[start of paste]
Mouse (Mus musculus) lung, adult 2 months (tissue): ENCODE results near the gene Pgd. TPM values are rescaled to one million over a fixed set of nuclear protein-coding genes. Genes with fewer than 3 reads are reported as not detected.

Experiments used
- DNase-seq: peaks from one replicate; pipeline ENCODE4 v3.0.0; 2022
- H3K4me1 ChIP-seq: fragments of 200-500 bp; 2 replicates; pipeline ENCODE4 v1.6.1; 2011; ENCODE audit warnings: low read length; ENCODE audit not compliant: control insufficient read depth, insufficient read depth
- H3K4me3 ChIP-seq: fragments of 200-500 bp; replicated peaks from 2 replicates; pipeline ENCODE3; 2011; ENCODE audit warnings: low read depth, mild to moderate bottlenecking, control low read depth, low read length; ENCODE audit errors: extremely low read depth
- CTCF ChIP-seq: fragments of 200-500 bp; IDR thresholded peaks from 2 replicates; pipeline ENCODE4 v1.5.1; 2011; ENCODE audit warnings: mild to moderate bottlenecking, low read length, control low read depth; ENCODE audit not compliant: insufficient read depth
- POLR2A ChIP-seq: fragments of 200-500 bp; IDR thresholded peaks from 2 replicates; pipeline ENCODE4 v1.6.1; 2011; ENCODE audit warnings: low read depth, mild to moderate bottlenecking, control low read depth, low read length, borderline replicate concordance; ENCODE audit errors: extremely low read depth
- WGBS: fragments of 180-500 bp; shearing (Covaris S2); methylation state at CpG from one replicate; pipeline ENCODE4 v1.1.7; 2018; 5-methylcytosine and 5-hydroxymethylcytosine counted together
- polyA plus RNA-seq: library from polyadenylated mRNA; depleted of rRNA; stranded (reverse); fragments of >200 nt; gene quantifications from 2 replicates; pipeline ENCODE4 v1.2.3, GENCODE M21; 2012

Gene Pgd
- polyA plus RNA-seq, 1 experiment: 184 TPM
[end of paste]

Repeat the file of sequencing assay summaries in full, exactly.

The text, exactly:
Mouse (Mus musculus) lung, adult 2 months (tissue): ENCODE results near the gene Pgd. TPM values are rescaled to one million over a fixed set of nuclear protein-coding genes. Genes with fewer than 3 reads are reported as not detected.

Experiments used
- DNase-seq: peaks from one replicate; pipeline ENCODE4 v3.0.0; 2022
- H3K4me1 ChIP-seq: fragments of 200-500 bp; 2 replicates; pipeline ENCODE4 v1.6.1; 2011; ENCODE audit warnings: low read length; ENCODE audit not compliant: control insufficient read depth, insufficient read depth
- H3K4me3 ChIP-seq: fragments of 200-500 bp; replicated peaks from 2 replicates; pipeline ENCODE3; 2011; ENCODE audit warnings: low read depth, mild to moderate bottlenecking, control low read depth, low read length; ENCODE audit errors: extremely low read depth
- CTCF ChIP-seq: fragments of 200-500 bp; IDR thresholded peaks from 2 replicates; pipeline ENCODE4 v1.5.1; 2011; ENCODE audit warnings: mild to moderate bottlenecking, low read length, control low read depth; ENCODE audit not compliant: insufficient read depth
- POLR2A ChIP-seq: fragments of 200-500 bp; IDR thresholded peaks from 2 replicates; pipeline ENCODE4 v1.6.1; 2011; ENCODE audit warnings: low read depth, mild to moderate bottlenecking, control low read depth, low read length, borderline replicate concordance; ENCODE audit errors: extremely low read depth
- WGBS: fragments of 180-500 bp; shearing (Covaris S2); methylation state at CpG from one replicate; pipeline ENCODE4 v1.1.7; 2018; 5-methylcytosine and 5-hydroxymethylcytosine counted together
- polyA plus RNA-seq: library from polyadenylated mRNA; depleted of rRNA; stranded (reverse); fragments of >200 nt; gene quantifications from 2 replicates; pipeline ENCODE4 v1.2.3, GENCODE M21; 2012

Gene Pgd
- polyA plus RNA-seq, 1 experiment: 184 TPM